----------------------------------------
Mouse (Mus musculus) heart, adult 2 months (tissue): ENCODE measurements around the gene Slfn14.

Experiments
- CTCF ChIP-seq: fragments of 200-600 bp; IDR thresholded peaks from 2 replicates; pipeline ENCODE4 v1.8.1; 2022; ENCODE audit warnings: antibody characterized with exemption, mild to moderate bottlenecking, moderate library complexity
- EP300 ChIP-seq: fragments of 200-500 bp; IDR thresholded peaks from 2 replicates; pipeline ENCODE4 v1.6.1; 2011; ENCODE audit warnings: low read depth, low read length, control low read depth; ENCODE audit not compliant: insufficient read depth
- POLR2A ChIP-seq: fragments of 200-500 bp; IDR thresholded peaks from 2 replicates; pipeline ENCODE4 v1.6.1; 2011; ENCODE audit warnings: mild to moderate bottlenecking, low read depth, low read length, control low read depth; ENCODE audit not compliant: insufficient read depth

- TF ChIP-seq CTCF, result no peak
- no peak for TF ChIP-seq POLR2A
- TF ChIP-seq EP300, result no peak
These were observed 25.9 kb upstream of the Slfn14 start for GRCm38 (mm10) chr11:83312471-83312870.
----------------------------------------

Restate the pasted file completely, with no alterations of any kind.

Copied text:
Mouse (Mus musculus) heart, adult 2 months (tissue): ENCODE measurements around the gene Slfn14.

Experiments
- CTCF ChIP-seq: fragments of 200-600 bp; IDR thresholded peaks from 2 replicates; pipeline ENCODE4 v1.8.1; 2022; ENCODE audit warnings: antibody characterized with exemption, mild to moderate bottlenecking, moderate library complexity
- EP300 ChIP-seq: fragments of 200-500 bp; IDR thresholded peaks from 2 replicates; pipeline ENCODE4 v1.6.1; 2011; ENCODE audit warnings: low read depth, low read length, control low read depth; ENCODE audit not compliant: insufficient read depth
- POLR2A ChIP-seq: fragments of 200-500 bp; IDR thresholded peaks from 2 replicates; pipeline ENCODE4 v1.6.1; 2011; ENCODE audit warnings: mild to moderate bottlenecking, low read depth, low read length, control low read depth; ENCODE audit not compliant: insufficient read depth

- TF ChIP-seq CTCF, result no peak
- no peak for TF ChIP-seq POLR2A
- TF ChIP-seq EP300, result no peak
These were observed 25.9 kb upstream of the Slfn14 start for GRCm38 (mm10) chr11:83312471-83312870.